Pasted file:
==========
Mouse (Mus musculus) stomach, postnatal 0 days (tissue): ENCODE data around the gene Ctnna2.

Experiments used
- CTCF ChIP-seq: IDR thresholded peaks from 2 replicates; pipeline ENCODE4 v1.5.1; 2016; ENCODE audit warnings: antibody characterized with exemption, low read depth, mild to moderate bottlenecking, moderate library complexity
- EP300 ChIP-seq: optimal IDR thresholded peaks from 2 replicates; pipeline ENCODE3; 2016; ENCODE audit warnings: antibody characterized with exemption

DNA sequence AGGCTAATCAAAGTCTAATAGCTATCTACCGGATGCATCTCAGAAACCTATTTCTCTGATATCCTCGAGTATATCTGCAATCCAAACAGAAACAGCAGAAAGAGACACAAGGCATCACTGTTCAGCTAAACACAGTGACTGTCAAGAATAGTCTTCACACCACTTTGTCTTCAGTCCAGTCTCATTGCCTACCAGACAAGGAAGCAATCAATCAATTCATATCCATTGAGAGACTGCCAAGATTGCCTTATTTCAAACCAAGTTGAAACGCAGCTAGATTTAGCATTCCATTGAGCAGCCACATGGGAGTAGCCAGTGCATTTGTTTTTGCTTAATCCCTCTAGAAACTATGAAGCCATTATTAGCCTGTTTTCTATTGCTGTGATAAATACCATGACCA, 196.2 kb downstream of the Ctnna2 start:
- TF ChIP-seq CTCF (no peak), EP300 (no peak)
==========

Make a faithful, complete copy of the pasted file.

Mouse (Mus musculus) stomach, postnatal 0 days (tissue): ENCODE data around the gene Ctnna2.

Experiments used
- CTCF ChIP-seq: IDR thresholded peaks from 2 replicates; pipeline ENCODE4 v1.5.1; 2016; ENCODE audit warnings: antibody characterized with exemption, low read depth, mild to moderate bottlenecking, moderate library complexity
- EP300 ChIP-seq: optimal IDR thresholded peaks from 2 replicates; pipeline ENCODE3; 2016; ENCODE audit warnings: antibody characterized with exemption

DNA sequence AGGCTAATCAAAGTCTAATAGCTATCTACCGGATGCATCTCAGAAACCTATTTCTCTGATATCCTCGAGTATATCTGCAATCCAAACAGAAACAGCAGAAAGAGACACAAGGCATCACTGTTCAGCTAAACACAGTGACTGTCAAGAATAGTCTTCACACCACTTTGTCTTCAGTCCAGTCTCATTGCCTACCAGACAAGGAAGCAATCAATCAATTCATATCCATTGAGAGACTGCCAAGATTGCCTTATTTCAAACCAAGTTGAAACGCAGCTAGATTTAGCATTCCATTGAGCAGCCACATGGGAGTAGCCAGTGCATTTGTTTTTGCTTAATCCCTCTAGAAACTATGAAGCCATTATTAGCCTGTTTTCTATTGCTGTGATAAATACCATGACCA, 196.2 kb downstream of the Ctnna2 start:
- TF ChIP-seq CTCF (no peak), EP300 (no peak)